Let's see what nutritional science has been doing to fight these 'disease enemies of your youth.' First, we'll take blood disorders. One of the most common of these in persons past forty is anemia. The paleness which has come to be associated with growing older is often nothing except a visible symptom of nutritional anemia. There's no reason why a person shouldn't possess a healthy, glowing complexion in later years, provided his blood is rich with red coloring matter. But healthy blood cannot be formed without protein any more than it can be maintained without the minerals iron and copper. Hemoglobin, the red coloring matter in the blood, contains no less than 14 different amino acids (proteins combined in as many as 576 different groupings). You can't build good red blood on tea and toast. Because nutritional anemia is so widespread among all sugar-and-starch eaters, but more particularly in those persons past forty, I want to dwell a moment on this blood disorder which, in itself, does not kill, but which paves the way for more serious diseases. And I might add, as an aside right here, that although anemia may not kill you, it certainly does murder your youthfulness, for without pep and enthusiasm you can neither look nor feel young. And who can remain youthful while staggering under the growing burden of anemia fatigue? Anemia at any age, and particularly after forty, cannot be shrugged off as 'not serious,' for anemia in middle life is an ailment that can shorten your years of useful, vigorous living. And certainly the mind of a person suffering from nutritional anemia is not equipped to cope with the bewildering personal adjustments that often must be faced, and accepted, after the fourth decade. If you suspect that you may be anemic, go at once to a reliable laboratory and have a blood count taken.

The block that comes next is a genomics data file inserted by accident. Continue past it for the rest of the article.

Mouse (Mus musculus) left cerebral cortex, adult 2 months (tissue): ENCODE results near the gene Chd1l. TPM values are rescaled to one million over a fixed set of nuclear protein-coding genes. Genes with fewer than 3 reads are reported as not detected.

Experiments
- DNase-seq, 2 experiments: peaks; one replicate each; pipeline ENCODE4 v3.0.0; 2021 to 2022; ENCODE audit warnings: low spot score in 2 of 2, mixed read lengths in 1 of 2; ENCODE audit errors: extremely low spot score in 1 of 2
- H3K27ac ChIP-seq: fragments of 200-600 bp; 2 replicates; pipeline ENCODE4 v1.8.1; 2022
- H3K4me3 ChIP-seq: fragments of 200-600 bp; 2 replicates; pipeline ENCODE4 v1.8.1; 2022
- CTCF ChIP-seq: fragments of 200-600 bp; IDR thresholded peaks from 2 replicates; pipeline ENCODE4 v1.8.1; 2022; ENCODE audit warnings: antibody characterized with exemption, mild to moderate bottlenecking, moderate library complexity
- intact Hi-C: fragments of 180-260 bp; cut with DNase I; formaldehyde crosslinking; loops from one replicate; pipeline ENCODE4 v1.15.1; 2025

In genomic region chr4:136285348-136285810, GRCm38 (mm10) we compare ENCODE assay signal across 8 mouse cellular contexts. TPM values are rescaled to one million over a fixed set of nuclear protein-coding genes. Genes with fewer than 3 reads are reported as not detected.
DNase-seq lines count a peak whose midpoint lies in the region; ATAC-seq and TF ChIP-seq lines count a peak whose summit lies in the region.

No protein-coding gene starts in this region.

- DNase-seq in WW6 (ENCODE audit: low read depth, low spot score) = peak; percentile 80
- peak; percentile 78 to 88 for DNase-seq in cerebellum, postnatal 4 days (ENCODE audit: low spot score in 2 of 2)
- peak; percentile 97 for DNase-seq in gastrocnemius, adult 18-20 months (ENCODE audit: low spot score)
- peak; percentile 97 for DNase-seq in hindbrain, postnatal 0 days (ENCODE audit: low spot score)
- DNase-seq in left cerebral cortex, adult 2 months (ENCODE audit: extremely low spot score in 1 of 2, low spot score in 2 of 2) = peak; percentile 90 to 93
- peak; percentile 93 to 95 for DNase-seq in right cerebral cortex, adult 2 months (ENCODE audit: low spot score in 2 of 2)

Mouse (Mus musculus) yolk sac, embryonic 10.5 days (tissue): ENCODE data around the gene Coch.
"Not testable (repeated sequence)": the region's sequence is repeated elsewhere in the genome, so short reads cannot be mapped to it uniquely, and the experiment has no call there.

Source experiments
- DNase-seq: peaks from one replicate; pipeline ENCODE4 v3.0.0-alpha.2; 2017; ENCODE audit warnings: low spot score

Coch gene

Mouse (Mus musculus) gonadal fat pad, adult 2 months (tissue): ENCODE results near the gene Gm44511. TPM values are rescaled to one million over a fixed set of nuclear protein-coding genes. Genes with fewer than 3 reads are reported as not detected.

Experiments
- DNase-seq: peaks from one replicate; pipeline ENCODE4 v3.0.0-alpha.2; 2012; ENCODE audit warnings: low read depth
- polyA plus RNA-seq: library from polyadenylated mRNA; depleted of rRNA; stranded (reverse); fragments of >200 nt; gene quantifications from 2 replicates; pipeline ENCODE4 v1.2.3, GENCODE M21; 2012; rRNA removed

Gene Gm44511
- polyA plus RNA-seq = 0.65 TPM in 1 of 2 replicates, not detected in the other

Here are a few of the more common symptoms of anemia: A gradually increasing fatigue and loss of vigor; pale, greenish, sallow skin, turning to pasty white (especially the ear lobes) as the disorder progresses; dull-looking eyes with a pronounced blue-white cast to the whites; dry, luster less hair; brittle, flattened, indented fingernails and toenails; a tender, burning, slick, beefy-red tongue, and sore mouth; dizziness; shortness of breath; and palpitation of the heart (brought on because the blood hasn't enough oxygen-carrying hemoglobin to properly nourish the heart muscle). Let me point out that unless anemia is checked as rapidly as possible, your heart ultimately will be damaged. If a blood count reveals that your blood contains too few red cells and has a low percentage of hemoglobin (that is, it is not red enough), then you should act at once to restore your blood to normal. How? By immediately converting to high-protein meals (those containing lean meat, liver, kidney, heart, dark meat of poultry, oysters, eggs, cheese, milk and seed cereals like millet, sunflower and sesame seeds); by eating generously of iron-rich apricots, molasses (not necessarily the bad-tasting blackstrap variety, since pure cane and sorghum syrups are also rich in iron), prunes, raisins, whole grains, beets, parsley, radishes, citrus fruits and pineapple, to mention but a few of the foods with the highest iron content. As a safety measure, your doctor will probably also prescribe a mineral supplement containing organic iron to rebuild your blood to normal as quickly as possible.